June 9, 2016 Danny Bamboat

Trekking the Himalayas: Part Two

The best sunrise ever!

Woman in green clothes and two men in jackets standing next to Poon Hill sign while trekking the himalayas

Finally reached the top of Poon Hill (3,210 metres).

Our journey of trekking the Himalayas continued when we reached our intended height on the third day after a 7 hour hike through quiet towns with small houses and past trickling streams with clear water. We had to spend the night in the town of Ghorepani from where we would depart to watch the sunrise at Poon Hill—the goal of our trip. This night was to be the coldest yet. We found a box in the hall of our lodging that had extra bedsheets that we used as added layers for warmth. The next morning at dawn, we set off up the steps for an hour, using the extra sheets as scarves under our clothes. Once at the top, we found a spot among the many tourists eager to watch the skies slowly awaken over the jagged peaks of Annapurna. People took the opportunity to snap away at what was truly deserving of such camera-ready travelers. Now that the climax of our Himalayan adventure was reached, it was time to begin our descent. However, the beauty of the mountains was not nearly over.

Two men in rain clothes standing under red and yellow sign while trekking the himalayas

Arriving at the town of Ghorepani.

View of Annapurna peaks in the early morning

The peaks peeking out from behind the grass.

Stuck in a hailstorm

Soon after leaving Ghorepani, we came across a field with a spectacular view of the peaks. Mountain yaks grazed quietly in the field. We stopped to have a snack here, and once again admire the paradoxical beauty. From where we sat, the peaks appeared calming and peaceful. But we knew at that height, the force of the wind and snow was anything but.

We felt a touch of the mountain’s force on one of our last trekking days. We were relaxing outside of our accommodation in the middle of the day. In front of us were the peaks of Annapurna and Fishtail Mountain. Suddenly, the skies began to darken and we saw the hostel workers taking the tables and chairs inside. The sky seemed split in half—one side was as clear as day, and the other was quickly becoming gray. Then we heard what sounded like distant rain. We felt it coming closer and closer as we stood outside. It was the first time I have actually seen and felt a storm approach. Then it was dark and the storm was upon us. But we realized it wasn’t rain…it was hail. Pieces the size of small rocks were hailing thunderously all around us and now we had to retreat inside. From inside, the sound of the falling hail rattled the roof loudly. And then, as quickly as it had come, it was gone. The hail stopped and the clouds cleared up to reveal the afternoon sun. The storm returned that night and I awakened thinking that the tin roof was sure to cave in from the heavy hail. Just another reminder of the mountain’s strength.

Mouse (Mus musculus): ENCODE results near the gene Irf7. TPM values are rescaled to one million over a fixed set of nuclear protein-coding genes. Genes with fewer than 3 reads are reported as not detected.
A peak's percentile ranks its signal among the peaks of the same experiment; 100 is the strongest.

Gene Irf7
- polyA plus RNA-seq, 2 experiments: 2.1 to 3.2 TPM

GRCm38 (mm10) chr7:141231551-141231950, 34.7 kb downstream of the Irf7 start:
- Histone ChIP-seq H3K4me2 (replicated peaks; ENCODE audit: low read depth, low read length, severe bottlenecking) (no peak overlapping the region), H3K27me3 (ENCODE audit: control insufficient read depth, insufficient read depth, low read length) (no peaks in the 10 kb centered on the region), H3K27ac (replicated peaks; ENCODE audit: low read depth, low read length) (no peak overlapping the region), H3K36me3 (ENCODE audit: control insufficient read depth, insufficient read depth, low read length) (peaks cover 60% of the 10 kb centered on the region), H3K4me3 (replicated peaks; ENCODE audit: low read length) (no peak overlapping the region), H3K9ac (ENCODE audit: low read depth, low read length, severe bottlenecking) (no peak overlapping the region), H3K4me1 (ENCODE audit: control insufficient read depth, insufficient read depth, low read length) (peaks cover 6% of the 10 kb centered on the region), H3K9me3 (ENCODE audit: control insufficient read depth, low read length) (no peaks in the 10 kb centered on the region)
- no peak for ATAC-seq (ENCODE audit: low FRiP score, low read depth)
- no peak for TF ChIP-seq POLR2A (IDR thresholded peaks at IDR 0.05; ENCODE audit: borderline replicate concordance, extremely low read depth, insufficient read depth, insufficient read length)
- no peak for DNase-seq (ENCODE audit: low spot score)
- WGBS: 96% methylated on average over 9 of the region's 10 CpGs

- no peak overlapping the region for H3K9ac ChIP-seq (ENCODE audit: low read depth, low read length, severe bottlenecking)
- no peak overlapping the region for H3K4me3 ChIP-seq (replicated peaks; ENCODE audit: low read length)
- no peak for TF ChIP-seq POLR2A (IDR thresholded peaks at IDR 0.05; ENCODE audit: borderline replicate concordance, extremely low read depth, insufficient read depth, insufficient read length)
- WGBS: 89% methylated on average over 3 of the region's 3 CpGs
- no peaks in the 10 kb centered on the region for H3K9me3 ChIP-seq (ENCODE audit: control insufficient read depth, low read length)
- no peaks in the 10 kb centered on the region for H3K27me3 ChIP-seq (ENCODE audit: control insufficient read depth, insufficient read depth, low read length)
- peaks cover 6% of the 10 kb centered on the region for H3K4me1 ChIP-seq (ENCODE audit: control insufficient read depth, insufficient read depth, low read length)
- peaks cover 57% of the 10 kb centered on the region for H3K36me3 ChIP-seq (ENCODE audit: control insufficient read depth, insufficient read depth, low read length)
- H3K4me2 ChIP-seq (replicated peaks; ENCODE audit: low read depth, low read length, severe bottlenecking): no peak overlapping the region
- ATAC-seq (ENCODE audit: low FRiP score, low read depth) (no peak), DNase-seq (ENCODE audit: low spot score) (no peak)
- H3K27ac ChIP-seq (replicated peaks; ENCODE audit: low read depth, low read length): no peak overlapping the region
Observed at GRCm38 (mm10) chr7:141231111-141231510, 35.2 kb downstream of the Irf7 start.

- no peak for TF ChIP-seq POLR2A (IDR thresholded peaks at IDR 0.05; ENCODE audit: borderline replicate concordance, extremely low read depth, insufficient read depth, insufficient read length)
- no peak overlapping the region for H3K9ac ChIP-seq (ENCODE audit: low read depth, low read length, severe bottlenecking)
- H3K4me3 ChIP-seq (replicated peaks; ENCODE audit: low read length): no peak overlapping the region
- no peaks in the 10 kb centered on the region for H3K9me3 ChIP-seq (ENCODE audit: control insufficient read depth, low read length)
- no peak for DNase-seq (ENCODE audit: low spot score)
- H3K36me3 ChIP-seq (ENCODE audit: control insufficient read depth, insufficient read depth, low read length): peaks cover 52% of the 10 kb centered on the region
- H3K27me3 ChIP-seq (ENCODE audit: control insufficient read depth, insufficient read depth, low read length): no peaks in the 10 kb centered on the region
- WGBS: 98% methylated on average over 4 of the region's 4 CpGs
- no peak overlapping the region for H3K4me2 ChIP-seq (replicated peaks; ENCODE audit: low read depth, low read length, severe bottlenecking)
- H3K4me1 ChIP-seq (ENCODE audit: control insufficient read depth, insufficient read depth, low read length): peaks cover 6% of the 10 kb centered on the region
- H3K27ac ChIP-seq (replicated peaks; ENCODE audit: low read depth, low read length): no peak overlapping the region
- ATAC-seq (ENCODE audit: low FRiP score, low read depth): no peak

Woman wearing green shirt and blue hat sitting with blue backpack staring at snowy mountain peaks

Admiring the view from the top.

Darkening skies of approaching hailstorm while trekking the himalayas

The hail storm that appeared out of nowhere.

The descent…

Climbing down was just as challenging at times as going up. The stone steps seemed endless and it would come to a point where you would just let your feet fall onto the next step and your body follow. We talked about anything and everything, and when we ran out of topics, we would continue on in silence. There were definitely things to keep us entertained on the trek. We encountered other trekkers with their porters, many locals going about work, and animals such as chickens, horses, monkeys, and of course yaks. Once, we heard several bells and looked down to see a herd of goats with their shepherds coming up. We had to step aside and wait for them to clumsily trod by.

Man wearing backpack walking down stone steps of mountain

The journey to the bottom

Long grass in field with stone house in the mountains

Change of scenery as we descended.

The Himalayan people were extremely friendly and welcoming. They were always willing to spark up a conversation or help with directions. We were almost at the end of our hike on day seven when we finally got lost. We took a wrong turn and ended up walking through a forest with no clear path. I guess a trek isn’t complete without losing your way at some point. When we finally found our way, we were certainly ready to meet our driver and head back to Pokhara for a hot shower. But watching the snowy peaks disappear behind us definitely left us with a feeling of longing—of sleepy towns, tasty meals of dhal bhat, wintery nights, flowing streams, and indescribable views. Trekking the Himalayas has undoubtedly become one of my most memorable experiences to date.

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